Sunday, August 14, 2011

and then there were three executive elders

Okay, so instead of five executive elders there are now three. Quaint ... and unfortunately unsurprising. The by-laws indicate that there ought be no less than three but no more than six executive elders so this fits the parameters of design but, still, three is a bare minium indeed. Setting aside (for the moment) that I think the kingly/priest/prophetic delineation is lazy one that not supportable by a truly thorough study of the scriptures, I would have found it difficult to stay at a church where the executive elder board shrinks from 5 to 3 in five years. What was the point of drafting by-laws if the organization was going to change so rapidly those by-laws were functionally meaningless? Just to have by-laws so you can get your 501(c)3 status cleared up?

This executive elder board trinity still includes an executive board with a member who got the bright idea to suggest the boondoggle in Ballard. I suppose he's older and wiser now but even Ahithophel can be thwarted by the Lord. Since I'm not there, one could say, it shouldn't make much difference to me. Well, it does. Just as accountability from pastors across the country who don't interact with a man and who both stepped down from active pastoral work in the last two years for a while doesn't come off like real accountability from "above" ; so a steadily shrinking executive elder board for a denomination in all but name doesn't come across like it necessarily provides a lot of room for accountabililty from "below". It's particularly true when one of the executives was converted under the preaching of the "prophet" pastor and has effectively had no professional life of any consequence outside the organization.

Precisely because the organization is so obviously a denomination in all but name it would seem that with ten churches, and with the new razzle-dazzle of all the campuses being churches then why wouldn't the executive board include the lead pastors of each campus, er, church? An executive board of ten or twelve would not seem too unwieldy for an organization with about ten thousand people in the organization and churches in multiple states with plans to go international at some point. The Seattle Symphony has 7 people on its board of directors. Seattle Art Museum has nine members on its managing board of trustees. There are nine members on the board of directors at Microsoft, to cast the net into for-profit organizations. Boeing has eleven members on its board of directors.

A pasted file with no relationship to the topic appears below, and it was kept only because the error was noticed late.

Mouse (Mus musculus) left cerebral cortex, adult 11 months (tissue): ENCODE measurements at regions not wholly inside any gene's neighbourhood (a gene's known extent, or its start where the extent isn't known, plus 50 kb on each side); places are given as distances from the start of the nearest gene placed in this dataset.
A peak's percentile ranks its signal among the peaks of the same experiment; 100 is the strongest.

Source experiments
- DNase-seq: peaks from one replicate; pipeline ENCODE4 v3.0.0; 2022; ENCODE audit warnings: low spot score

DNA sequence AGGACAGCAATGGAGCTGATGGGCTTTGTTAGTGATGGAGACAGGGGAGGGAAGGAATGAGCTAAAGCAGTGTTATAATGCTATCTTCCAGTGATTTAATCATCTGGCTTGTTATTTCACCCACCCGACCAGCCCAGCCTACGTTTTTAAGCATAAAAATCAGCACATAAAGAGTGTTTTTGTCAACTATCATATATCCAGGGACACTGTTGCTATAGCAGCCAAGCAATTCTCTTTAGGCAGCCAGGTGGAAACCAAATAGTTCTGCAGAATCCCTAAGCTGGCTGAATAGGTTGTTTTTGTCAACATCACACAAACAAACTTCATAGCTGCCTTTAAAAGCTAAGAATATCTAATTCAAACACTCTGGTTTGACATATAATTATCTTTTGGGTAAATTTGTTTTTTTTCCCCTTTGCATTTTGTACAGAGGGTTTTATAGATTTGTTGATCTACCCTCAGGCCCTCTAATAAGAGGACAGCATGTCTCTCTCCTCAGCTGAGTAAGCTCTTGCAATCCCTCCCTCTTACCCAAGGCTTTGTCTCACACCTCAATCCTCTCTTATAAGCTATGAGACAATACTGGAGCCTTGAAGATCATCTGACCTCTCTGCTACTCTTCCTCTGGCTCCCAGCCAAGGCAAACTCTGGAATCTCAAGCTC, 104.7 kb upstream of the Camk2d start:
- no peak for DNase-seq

But the executive elder board at a certain denomination in all but name consists of just three people. It didn't matter that dozens of elders voted on the purchase of a certain piece of property that isn't being used as a campus so much as that there is a type of unanimity and efficiency that is counterproductive. There are two ways in which this can happen. One is when the leadership team tasked with making executive decisions is too big ... but another is when it is too small. We don't know whether or not three are really going to avoid the pitfalls of thirty. Considering that the three were once five and that only two of those have remained while the rest have been a revolving door it seems as though what should have been done from the outset was simply making the two the official executives who mattered at all who would then pick subordinates to do their will. Unofficially that may simply be exactly what has transpired.

Anyway, just making a few mental notes by way of blogging on the matter. If you get it then you get it and if you don't then you don't.



1 comment:

Anonymous said...

I bet that Driscoll still preaching that he is held accountable by a plurality of elders. ROFL